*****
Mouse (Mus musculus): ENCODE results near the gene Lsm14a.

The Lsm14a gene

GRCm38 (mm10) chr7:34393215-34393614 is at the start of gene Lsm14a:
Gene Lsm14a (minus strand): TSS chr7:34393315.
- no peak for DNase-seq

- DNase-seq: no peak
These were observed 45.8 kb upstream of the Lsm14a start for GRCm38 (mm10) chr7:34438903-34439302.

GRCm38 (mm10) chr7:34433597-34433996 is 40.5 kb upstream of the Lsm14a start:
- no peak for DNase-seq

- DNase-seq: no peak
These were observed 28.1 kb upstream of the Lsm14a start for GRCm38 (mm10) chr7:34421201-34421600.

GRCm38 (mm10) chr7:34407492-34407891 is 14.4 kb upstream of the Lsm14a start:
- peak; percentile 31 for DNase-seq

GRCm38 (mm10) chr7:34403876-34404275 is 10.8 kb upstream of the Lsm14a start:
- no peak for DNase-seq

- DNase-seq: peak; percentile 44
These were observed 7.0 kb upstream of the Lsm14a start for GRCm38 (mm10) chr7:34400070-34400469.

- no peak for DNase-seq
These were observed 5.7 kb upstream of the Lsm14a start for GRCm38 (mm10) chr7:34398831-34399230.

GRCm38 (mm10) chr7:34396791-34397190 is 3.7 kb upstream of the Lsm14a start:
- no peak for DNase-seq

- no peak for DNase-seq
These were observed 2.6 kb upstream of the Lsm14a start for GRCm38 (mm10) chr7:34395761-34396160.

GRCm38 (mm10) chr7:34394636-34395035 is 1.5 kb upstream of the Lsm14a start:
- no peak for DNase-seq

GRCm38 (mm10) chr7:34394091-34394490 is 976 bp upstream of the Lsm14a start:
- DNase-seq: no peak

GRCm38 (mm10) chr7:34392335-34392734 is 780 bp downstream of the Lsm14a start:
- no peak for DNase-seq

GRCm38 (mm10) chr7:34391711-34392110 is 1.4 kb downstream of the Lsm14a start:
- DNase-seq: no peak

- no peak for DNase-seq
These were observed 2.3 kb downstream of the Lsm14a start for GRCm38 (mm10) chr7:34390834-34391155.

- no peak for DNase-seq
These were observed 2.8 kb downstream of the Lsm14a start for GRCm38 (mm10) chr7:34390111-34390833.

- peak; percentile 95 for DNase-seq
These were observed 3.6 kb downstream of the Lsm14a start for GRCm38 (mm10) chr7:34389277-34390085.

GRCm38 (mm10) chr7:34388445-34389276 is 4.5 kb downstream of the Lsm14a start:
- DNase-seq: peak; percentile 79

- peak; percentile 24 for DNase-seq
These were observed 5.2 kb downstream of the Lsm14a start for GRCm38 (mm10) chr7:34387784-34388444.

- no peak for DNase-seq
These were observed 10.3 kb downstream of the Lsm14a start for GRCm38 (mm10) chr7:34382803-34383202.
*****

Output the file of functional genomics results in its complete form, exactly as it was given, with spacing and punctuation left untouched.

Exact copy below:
Mouse (Mus musculus): ENCODE results near the gene Lsm14a.

The Lsm14a gene

GRCm38 (mm10) chr7:34393215-34393614 is at the start of gene Lsm14a:
Gene Lsm14a (minus strand): TSS chr7:34393315.
- no peak for DNase-seq

- DNase-seq: no peak
These were observed 45.8 kb upstream of the Lsm14a start for GRCm38 (mm10) chr7:34438903-34439302.

GRCm38 (mm10) chr7:34433597-34433996 is 40.5 kb upstream of the Lsm14a start:
- no peak for DNase-seq

- DNase-seq: no peak
These were observed 28.1 kb upstream of the Lsm14a start for GRCm38 (mm10) chr7:34421201-34421600.

GRCm38 (mm10) chr7:34407492-34407891 is 14.4 kb upstream of the Lsm14a start:
- peak; percentile 31 for DNase-seq

GRCm38 (mm10) chr7:34403876-34404275 is 10.8 kb upstream of the Lsm14a start:
- no peak for DNase-seq

- DNase-seq: peak; percentile 44
These were observed 7.0 kb upstream of the Lsm14a start for GRCm38 (mm10) chr7:34400070-34400469.

- no peak for DNase-seq
These were observed 5.7 kb upstream of the Lsm14a start for GRCm38 (mm10) chr7:34398831-34399230.

GRCm38 (mm10) chr7:34396791-34397190 is 3.7 kb upstream of the Lsm14a start:
- no peak for DNase-seq

- no peak for DNase-seq
These were observed 2.6 kb upstream of the Lsm14a start for GRCm38 (mm10) chr7:34395761-34396160.

GRCm38 (mm10) chr7:34394636-34395035 is 1.5 kb upstream of the Lsm14a start:
- no peak for DNase-seq

GRCm38 (mm10) chr7:34394091-34394490 is 976 bp upstream of the Lsm14a start:
- DNase-seq: no peak

GRCm38 (mm10) chr7:34392335-34392734 is 780 bp downstream of the Lsm14a start:
- no peak for DNase-seq

GRCm38 (mm10) chr7:34391711-34392110 is 1.4 kb downstream of the Lsm14a start:
- DNase-seq: no peak

- no peak for DNase-seq
These were observed 2.3 kb downstream of the Lsm14a start for GRCm38 (mm10) chr7:34390834-34391155.

- no peak for DNase-seq
These were observed 2.8 kb downstream of the Lsm14a start for GRCm38 (mm10) chr7:34390111-34390833.

- peak; percentile 95 for DNase-seq
These were observed 3.6 kb downstream of the Lsm14a start for GRCm38 (mm10) chr7:34389277-34390085.

GRCm38 (mm10) chr7:34388445-34389276 is 4.5 kb downstream of the Lsm14a start:
- DNase-seq: peak; percentile 79

- peak; percentile 24 for DNase-seq
These were observed 5.2 kb downstream of the Lsm14a start for GRCm38 (mm10) chr7:34387784-34388444.

- no peak for DNase-seq
These were observed 10.3 kb downstream of the Lsm14a start for GRCm38 (mm10) chr7:34382803-34383202.